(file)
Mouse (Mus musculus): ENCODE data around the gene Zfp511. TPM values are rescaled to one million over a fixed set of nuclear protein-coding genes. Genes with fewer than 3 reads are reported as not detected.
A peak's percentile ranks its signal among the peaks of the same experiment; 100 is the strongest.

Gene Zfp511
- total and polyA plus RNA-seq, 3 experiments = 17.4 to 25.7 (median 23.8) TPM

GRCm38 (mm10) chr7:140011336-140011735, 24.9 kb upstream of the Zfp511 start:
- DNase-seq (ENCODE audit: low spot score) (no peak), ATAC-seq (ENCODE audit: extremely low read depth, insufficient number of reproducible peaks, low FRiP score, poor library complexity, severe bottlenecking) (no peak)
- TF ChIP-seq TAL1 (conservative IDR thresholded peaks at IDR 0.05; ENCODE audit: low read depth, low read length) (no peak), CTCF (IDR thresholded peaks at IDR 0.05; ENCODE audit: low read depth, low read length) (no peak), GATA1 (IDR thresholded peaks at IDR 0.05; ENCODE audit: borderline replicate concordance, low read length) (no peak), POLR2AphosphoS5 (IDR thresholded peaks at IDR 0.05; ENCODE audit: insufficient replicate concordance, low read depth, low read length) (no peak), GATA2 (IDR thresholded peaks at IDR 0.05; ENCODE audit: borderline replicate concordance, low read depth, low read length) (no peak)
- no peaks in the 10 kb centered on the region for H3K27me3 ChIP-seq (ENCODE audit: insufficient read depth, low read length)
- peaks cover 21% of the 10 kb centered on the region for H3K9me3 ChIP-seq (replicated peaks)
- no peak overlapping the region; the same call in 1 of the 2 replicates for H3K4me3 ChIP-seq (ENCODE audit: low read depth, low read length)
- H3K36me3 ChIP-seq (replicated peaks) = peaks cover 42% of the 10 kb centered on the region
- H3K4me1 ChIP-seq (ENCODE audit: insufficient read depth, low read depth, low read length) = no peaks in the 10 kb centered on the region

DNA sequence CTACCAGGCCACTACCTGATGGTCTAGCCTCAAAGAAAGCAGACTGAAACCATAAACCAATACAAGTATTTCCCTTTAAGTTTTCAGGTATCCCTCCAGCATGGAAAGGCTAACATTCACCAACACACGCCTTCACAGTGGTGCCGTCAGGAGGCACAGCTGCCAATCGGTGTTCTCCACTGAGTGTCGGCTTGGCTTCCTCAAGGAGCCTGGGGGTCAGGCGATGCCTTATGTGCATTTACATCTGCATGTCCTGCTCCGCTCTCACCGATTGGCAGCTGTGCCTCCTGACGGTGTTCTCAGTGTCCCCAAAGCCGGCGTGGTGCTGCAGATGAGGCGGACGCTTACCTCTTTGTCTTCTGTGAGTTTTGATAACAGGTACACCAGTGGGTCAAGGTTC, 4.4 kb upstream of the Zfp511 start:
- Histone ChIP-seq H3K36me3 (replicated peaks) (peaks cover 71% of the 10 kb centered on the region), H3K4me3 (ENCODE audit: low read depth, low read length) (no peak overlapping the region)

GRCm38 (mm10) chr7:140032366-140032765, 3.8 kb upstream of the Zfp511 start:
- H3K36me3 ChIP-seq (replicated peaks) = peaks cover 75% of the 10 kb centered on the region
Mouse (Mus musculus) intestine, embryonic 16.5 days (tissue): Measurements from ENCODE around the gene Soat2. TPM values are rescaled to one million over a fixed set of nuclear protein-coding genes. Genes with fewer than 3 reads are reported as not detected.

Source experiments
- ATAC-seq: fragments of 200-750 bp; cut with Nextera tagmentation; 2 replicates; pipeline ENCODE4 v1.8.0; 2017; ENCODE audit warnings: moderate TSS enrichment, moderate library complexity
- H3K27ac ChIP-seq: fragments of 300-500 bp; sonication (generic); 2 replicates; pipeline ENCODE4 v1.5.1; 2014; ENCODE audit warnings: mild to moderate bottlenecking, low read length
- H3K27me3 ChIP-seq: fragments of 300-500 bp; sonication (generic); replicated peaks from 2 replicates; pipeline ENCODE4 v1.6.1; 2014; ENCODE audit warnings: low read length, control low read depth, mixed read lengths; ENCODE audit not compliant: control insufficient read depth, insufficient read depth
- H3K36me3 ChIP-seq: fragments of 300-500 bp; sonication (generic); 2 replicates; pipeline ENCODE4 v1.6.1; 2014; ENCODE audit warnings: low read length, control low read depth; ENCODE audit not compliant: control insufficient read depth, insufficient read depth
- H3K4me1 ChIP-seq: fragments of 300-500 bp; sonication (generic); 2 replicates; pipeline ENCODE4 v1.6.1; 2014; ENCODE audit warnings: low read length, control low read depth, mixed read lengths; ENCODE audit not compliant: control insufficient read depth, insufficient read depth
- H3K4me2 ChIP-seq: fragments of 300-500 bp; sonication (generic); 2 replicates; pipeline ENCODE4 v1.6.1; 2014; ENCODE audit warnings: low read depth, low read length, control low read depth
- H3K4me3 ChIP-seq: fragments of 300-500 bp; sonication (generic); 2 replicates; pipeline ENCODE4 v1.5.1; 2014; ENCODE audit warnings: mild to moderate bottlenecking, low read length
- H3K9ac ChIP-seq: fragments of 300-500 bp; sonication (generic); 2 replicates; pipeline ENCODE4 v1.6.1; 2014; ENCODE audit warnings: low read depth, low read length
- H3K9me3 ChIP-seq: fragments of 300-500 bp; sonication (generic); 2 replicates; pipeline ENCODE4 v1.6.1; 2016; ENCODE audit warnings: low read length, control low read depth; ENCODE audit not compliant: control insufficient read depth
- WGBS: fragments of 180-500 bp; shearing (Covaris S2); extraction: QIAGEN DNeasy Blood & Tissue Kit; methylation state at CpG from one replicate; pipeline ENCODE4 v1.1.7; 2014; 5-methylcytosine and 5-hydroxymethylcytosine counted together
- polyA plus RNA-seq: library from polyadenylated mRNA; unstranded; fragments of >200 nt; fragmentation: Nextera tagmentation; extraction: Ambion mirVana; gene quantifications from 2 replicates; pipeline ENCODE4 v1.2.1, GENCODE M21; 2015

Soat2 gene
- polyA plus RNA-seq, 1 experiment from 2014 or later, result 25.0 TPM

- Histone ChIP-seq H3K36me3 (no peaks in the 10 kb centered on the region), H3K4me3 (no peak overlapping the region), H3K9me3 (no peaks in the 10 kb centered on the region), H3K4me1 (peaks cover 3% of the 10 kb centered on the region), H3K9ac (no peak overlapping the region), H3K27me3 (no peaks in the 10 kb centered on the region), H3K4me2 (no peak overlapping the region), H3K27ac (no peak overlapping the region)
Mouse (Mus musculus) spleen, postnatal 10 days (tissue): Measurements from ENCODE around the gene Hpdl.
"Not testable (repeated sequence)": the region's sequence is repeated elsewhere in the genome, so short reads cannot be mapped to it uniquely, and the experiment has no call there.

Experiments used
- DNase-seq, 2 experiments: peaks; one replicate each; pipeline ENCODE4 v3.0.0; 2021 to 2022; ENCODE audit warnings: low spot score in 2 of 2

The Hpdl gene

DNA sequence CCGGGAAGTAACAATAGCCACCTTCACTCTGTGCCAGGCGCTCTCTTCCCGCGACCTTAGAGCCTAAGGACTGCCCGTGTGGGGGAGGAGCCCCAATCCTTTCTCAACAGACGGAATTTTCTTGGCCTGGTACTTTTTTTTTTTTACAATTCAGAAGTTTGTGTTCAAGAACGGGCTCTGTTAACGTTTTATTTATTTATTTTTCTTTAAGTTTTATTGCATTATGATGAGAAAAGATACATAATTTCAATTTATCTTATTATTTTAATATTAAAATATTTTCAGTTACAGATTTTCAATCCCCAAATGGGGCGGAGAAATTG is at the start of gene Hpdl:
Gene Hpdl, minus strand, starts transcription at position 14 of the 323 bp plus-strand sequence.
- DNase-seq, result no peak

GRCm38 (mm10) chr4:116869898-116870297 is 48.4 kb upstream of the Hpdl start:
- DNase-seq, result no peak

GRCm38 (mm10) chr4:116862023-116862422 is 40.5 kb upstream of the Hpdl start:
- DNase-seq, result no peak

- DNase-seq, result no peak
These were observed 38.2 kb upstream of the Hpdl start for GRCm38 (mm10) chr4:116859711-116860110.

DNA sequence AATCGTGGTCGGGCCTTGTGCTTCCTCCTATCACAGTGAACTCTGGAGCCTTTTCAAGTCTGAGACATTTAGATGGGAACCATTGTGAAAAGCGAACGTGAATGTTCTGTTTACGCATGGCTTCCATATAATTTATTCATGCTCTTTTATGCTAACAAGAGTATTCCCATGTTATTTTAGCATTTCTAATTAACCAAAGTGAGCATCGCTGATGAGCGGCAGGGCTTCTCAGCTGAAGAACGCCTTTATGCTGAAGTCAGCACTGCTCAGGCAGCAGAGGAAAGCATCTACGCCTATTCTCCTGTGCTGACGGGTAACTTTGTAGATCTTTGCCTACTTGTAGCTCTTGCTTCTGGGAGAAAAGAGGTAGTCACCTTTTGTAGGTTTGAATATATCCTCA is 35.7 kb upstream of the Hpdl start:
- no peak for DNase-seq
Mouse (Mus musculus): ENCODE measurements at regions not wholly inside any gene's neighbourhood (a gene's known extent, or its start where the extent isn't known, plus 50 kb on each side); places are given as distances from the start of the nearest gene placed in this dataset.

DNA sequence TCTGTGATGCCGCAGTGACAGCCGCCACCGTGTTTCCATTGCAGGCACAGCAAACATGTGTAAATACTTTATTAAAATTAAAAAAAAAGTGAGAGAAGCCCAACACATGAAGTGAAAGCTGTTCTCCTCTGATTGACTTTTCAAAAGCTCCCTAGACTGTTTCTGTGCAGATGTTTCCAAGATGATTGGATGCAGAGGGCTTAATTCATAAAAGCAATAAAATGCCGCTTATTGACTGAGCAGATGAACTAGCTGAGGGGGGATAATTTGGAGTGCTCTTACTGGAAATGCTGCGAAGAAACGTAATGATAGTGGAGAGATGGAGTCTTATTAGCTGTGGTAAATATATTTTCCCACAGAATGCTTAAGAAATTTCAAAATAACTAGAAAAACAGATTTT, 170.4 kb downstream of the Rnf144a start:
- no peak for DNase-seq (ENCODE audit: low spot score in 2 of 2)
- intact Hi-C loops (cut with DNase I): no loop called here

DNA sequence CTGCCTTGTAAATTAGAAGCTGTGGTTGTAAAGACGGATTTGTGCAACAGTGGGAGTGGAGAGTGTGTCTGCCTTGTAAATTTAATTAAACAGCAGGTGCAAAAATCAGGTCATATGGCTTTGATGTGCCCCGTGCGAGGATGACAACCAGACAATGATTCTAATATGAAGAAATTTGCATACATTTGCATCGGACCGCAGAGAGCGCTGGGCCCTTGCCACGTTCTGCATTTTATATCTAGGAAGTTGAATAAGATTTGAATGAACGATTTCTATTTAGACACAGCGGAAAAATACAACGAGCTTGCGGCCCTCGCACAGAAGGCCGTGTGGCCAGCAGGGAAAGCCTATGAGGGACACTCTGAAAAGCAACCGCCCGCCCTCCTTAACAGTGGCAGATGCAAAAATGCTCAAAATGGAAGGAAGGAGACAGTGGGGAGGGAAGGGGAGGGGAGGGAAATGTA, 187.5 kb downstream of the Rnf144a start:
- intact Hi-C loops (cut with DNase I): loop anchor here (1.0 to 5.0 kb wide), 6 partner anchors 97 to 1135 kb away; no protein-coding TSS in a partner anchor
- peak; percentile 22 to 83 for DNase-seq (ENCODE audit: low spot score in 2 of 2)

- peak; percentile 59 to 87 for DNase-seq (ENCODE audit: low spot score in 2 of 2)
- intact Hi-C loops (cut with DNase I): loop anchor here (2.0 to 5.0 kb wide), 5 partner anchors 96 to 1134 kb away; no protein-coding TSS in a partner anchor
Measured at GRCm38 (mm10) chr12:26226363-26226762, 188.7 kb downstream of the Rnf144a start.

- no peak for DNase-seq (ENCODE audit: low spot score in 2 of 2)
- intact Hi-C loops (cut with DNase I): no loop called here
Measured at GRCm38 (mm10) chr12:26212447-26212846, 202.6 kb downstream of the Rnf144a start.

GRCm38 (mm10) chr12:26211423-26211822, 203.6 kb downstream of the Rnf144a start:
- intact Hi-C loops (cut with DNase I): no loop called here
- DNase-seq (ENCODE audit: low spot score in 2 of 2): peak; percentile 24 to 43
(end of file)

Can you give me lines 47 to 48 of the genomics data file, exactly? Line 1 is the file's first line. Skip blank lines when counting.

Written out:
DNA sequence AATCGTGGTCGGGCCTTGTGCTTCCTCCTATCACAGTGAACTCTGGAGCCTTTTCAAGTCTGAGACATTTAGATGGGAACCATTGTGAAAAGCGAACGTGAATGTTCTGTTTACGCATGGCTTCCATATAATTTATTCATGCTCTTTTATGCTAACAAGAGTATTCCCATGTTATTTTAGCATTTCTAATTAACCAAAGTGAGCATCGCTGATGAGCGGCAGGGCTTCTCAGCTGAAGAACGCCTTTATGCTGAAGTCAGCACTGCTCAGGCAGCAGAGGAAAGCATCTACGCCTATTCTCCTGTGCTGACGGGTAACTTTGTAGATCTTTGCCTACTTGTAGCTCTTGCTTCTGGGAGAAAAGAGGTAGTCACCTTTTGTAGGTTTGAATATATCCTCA is 35.7 kb upstream of the Hpdl start:
- no peak for DNase-seq